On the other hand, he clearly knew the difference between what was serious as an actor — and what was deadly serious.
Marshaling his unbidden clout as a star, Gandolfini produced (though only sparingly appeared in) a pair of documentaries for HBO focused on a cause he held dear: veterans affairs.
"Alive Day Memories: Home from Iraq" (2007) profiled soldiers and Marines who had cheated death in war but continued to wage personal battles back at home. Four years later, "Wartorn: 1861-2010" charted victims of post-traumatic stress disorder from the U.S. invasion of Iraq all the way back to the Civil War.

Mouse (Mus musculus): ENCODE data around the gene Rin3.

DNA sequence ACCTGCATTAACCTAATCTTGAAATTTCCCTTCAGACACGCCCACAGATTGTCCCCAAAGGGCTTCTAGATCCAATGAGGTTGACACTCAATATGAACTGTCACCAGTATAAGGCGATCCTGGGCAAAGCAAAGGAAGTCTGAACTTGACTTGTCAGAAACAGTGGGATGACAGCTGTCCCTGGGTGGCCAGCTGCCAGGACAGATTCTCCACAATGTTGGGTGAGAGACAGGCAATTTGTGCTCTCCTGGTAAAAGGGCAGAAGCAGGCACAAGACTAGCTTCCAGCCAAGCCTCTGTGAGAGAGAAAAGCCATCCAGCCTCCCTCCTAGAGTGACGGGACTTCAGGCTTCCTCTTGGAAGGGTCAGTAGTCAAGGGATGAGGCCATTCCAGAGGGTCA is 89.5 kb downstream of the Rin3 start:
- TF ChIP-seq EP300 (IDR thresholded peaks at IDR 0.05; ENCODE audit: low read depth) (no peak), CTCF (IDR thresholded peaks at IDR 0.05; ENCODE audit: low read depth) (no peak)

"Do I think a documentary is going to change the world?" Gandolfini said about the latter film. "No, but I think there will be individuals who will learn things from it, so that's enough."
There were no grand pronouncements that day. No lofty goals voiced. No showboating by an actor who will never be forgotten as Tony Soprano, and then some, for the work he leaves behind.
EDITOR'S NOTE — Frazier Moore is a national television columnist for The Associated Press. He can be reached at firstname.lastname@example.org and at http://www.twitter.com/tvfrazier